on shows. We`re working with brands now to do influencer type brand collaborations.

ROB SIMS, CO-FOUNDER AND CCO, SUM VIVAS: Utilizing digital humans integrated with AI helps to bridge the gap between technology and people.

They`re available 24-7, 365. They don`t take holidays. They have the ability to be multilingual and they learn and remember every conversation.

UNIDENTIFIED FEMALE: But should we be worried about AI`s integration into the world of work?

JENNIFER DING, SENIOR RESEARCHER, THE ALAN TURING INSTITUTE: We do see the dreams that have taken over the headlines the past year. The generative

AIs, the chatbots, the LLMs, all kinds of applications are emerging. But alongside, I think there is this fear of skills replacement. So when we

rely on automated tools, what skills are we losing in the process?

SIMS: AI is absolutely not scary. It is part of our future. We`re moving to a stage where digital humans will start to become just another member of

the team with added benefits for that team and obviously the customers they serve.


WIRE: Today`s story getting a 10 out of 10. Did you know that today is the International Day of Happiness? Back in 2012, the U.N. General Assembly

marked this day to recognize the importance of happiness and well-being.

Meditation can be a key to being happy. According to the Center for Healthy Minds, a study showed that two weeks of daily meditation for 30 minutes a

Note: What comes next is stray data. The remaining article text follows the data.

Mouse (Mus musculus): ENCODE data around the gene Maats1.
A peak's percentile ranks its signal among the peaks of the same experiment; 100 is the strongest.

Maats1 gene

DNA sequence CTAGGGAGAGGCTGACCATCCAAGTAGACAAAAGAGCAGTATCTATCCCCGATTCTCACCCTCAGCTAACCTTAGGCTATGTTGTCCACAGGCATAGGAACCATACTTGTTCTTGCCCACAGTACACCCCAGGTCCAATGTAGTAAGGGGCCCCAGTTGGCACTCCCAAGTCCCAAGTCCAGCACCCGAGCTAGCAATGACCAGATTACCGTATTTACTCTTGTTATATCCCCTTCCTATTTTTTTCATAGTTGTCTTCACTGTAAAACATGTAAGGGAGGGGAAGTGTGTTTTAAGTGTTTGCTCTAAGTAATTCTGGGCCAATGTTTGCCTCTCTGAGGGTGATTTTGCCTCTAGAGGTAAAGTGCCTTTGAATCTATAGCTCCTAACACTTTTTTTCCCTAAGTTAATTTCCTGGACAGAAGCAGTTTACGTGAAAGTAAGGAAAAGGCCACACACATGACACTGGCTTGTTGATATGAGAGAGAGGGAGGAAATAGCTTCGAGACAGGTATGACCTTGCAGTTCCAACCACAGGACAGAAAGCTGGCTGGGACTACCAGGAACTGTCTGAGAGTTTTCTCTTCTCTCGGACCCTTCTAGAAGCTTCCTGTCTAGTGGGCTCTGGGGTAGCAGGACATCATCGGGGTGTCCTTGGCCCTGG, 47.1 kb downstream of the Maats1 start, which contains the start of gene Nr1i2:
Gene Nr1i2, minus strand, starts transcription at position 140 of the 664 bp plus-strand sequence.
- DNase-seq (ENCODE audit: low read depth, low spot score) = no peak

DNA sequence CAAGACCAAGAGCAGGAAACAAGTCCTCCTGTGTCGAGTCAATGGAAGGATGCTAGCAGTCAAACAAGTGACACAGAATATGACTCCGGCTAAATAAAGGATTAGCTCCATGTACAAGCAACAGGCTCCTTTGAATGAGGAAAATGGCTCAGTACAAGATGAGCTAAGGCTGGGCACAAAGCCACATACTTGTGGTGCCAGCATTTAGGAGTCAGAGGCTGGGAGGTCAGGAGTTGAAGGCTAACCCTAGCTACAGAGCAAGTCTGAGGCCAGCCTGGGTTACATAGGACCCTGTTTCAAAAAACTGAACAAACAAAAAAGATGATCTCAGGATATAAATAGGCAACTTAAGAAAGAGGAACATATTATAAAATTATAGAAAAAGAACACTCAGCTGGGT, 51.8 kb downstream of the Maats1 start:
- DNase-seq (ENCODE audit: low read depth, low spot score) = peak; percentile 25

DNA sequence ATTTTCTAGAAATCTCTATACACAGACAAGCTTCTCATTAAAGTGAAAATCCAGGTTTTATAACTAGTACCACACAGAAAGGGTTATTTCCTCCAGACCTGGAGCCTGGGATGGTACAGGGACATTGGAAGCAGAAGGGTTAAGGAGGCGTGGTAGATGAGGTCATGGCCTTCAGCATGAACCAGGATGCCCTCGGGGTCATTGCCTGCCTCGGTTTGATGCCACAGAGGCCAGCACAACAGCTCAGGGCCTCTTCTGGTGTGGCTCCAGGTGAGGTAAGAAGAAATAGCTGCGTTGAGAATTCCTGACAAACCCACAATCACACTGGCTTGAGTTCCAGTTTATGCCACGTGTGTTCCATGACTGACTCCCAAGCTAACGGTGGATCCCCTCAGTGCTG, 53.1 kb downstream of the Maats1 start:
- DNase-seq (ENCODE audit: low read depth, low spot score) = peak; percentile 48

day can help bring more positivity to the brain.

Now, maybe this sounds impossible to you, but Dan Harris, who`s the author of the book, "10% Happier," explains why anyone can embrace meditation,

even if their mind at times seems like a cacophony of thoughts and sounds.


DAN HARRIS, AUTHOR AND HOST OF THE "TEN PERCENT HAPPIER" PODCAST: The whole goal of meditation is just to pick one thing to focus on. Usually it`s the

feeling of your breath coming in and going out. And then every time you get distracted, which will happen a million times, you just start again and

again and again.

And this noticing the distraction and starting again, this is like a bicep curl for your brain. And it`s what shows up on the brain scans of people

who meditate.

And so getting distracted is not proof that you`re failing. It`s proof that you`re doing it correctly. Why? Because the whole goal of this practice is

to get more familiar with the wildness of your mind so that it doesn`t own you as much.


WIRE: What`s that? Oh, yeah. Congrats to Mrs. Miller`s World History class at St. John`s School in Ashtabula, Ohio, for their #YourWordWednesday

winner. Cacophony, a harsh mixture of sounds. Thanks for making us smarter today.

Now to the best part of our show. Shout out time. We`re showing some love to Mrs. Kerry Sloan`s classes at Oakley Middle School in Oakley, Kansas.

Rise up.

And this shout out goes to Comstock High School in Kalamazoo, Michigan. Go Colts.

That`s all we have time for today. I`ll see you right back here tomorrow, lovely people. I`m Coy Wire and we are CNN 10.